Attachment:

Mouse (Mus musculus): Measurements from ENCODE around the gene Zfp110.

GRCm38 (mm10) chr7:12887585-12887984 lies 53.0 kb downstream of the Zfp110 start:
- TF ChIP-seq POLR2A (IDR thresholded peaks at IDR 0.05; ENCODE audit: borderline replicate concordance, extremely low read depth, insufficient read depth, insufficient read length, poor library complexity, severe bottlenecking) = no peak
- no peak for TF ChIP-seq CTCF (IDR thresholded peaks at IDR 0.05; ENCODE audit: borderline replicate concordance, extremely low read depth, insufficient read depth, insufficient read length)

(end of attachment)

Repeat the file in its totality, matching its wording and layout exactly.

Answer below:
Mouse (Mus musculus): Measurements from ENCODE around the gene Zfp110.

GRCm38 (mm10) chr7:12887585-12887984 lies 53.0 kb downstream of the Zfp110 start:
- TF ChIP-seq POLR2A (IDR thresholded peaks at IDR 0.05; ENCODE audit: borderline replicate concordance, extremely low read depth, insufficient read depth, insufficient read length, poor library complexity, severe bottlenecking) = no peak
- no peak for TF ChIP-seq CTCF (IDR thresholded peaks at IDR 0.05; ENCODE audit: borderline replicate concordance, extremely low read depth, insufficient read depth, insufficient read length)